Running on grass feels different than running on pavement. Grass is softer and offers less impact as the energy of your footfall goes into the ground and provides less rebound. Your legs work harder on grass and will become stronger. On the downside, your times on grass will be slower and your feet may be more likely to over pronate, so you need to be careful if you are prone to plantar fascilitis. The right shoes will help.
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Cushioning and Support
Grass is more uneven than paved tracks, and your foot is more likely to twist. You need running shoes with good arch support to protect the plantar fascia, the ligament supporting the arch of your foot, and cushioning that will help protect your heels. In general, shoes designated as trail shoes will have less cushioning than road shoes.
Traction and Stability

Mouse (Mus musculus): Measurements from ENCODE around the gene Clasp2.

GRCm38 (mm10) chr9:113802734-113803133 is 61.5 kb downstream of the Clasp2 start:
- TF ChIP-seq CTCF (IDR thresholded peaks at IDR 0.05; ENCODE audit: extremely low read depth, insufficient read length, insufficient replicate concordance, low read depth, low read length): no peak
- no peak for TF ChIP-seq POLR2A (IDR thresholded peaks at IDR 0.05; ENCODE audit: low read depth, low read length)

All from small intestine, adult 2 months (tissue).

Grass can be slippery when it is wet or when there is dew, so grass running shoes need to have more traction than road shoes. Trail running shoes have thicker and nubbier soles than typical road shoes with a deeper tread to provide more traction, to cope with surfaces that include sand, mud or packed earth. If you are running on smooth level grass, a full trail shoe is not required; a light trail shoe will meet your needs.
Shoe Profile and Uppers
Shoes designed for rough trails often have a lower profile to help you adapt quickly to changing terrain and it is up to you which profile suits your running. Uppers can be made of durable material like leather, which is heavier than many other materials, while uppers made of Gore-Tex are water-resistant, which is good for running on wet grass. The material of the shoe affects its weight.
Comfort is Vital
There is no point selecting a shoe that meets all your needs if it is not comfortable and well-fitting. If your feet roll inward or outward when you run, use the knowledge of a good salesperson to get a shoe that will correct or control the movement.